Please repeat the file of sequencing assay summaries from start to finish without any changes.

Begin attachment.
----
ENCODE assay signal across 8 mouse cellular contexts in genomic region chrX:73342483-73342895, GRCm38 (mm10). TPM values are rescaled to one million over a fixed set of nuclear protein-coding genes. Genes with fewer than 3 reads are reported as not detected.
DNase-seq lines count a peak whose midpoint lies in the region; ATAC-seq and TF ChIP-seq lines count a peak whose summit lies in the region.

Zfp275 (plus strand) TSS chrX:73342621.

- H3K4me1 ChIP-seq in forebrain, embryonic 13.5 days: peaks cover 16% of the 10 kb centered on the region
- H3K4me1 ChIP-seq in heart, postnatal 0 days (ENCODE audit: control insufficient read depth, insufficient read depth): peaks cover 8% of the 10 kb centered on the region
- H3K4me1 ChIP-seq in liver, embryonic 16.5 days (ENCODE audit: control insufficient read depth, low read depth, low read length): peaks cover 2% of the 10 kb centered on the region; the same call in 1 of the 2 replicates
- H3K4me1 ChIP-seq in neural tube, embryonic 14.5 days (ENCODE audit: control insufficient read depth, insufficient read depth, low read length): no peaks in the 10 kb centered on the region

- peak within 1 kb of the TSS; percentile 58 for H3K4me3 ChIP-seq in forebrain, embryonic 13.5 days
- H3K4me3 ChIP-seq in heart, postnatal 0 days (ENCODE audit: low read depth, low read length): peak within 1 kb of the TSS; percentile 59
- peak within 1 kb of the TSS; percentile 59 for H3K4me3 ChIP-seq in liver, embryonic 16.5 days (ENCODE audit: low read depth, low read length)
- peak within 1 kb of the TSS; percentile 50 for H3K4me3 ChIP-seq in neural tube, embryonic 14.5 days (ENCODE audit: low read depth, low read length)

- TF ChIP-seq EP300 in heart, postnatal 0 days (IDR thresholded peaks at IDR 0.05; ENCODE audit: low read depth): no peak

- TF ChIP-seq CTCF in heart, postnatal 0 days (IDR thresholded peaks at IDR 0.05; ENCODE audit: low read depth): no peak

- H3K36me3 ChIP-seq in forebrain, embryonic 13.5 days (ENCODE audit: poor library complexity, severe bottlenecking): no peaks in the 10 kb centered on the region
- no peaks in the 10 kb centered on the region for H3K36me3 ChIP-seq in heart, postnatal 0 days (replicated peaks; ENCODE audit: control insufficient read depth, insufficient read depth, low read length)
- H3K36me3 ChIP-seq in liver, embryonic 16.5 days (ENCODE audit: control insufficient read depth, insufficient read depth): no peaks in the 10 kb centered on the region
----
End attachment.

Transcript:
ENCODE assay signal across 8 mouse cellular contexts in genomic region chrX:73342483-73342895, GRCm38 (mm10). TPM values are rescaled to one million over a fixed set of nuclear protein-coding genes. Genes with fewer than 3 reads are reported as not detected.
DNase-seq lines count a peak whose midpoint lies in the region; ATAC-seq and TF ChIP-seq lines count a peak whose summit lies in the region.

Zfp275 (plus strand) TSS chrX:73342621.

- H3K4me1 ChIP-seq in forebrain, embryonic 13.5 days: peaks cover 16% of the 10 kb centered on the region
- H3K4me1 ChIP-seq in heart, postnatal 0 days (ENCODE audit: control insufficient read depth, insufficient read depth): peaks cover 8% of the 10 kb centered on the region
- H3K4me1 ChIP-seq in liver, embryonic 16.5 days (ENCODE audit: control insufficient read depth, low read depth, low read length): peaks cover 2% of the 10 kb centered on the region; the same call in 1 of the 2 replicates
- H3K4me1 ChIP-seq in neural tube, embryonic 14.5 days (ENCODE audit: control insufficient read depth, insufficient read depth, low read length): no peaks in the 10 kb centered on the region

- peak within 1 kb of the TSS; percentile 58 for H3K4me3 ChIP-seq in forebrain, embryonic 13.5 days
- H3K4me3 ChIP-seq in heart, postnatal 0 days (ENCODE audit: low read depth, low read length): peak within 1 kb of the TSS; percentile 59
- peak within 1 kb of the TSS; percentile 59 for H3K4me3 ChIP-seq in liver, embryonic 16.5 days (ENCODE audit: low read depth, low read length)
- peak within 1 kb of the TSS; percentile 50 for H3K4me3 ChIP-seq in neural tube, embryonic 14.5 days (ENCODE audit: low read depth, low read length)

- TF ChIP-seq EP300 in heart, postnatal 0 days (IDR thresholded peaks at IDR 0.05; ENCODE audit: low read depth): no peak

- TF ChIP-seq CTCF in heart, postnatal 0 days (IDR thresholded peaks at IDR 0.05; ENCODE audit: low read depth): no peak

- H3K36me3 ChIP-seq in forebrain, embryonic 13.5 days (ENCODE audit: poor library complexity, severe bottlenecking): no peaks in the 10 kb centered on the region
- no peaks in the 10 kb centered on the region for H3K36me3 ChIP-seq in heart, postnatal 0 days (replicated peaks; ENCODE audit: control insufficient read depth, insufficient read depth, low read length)
- H3K36me3 ChIP-seq in liver, embryonic 16.5 days (ENCODE audit: control insufficient read depth, insufficient read depth): no peaks in the 10 kb centered on the region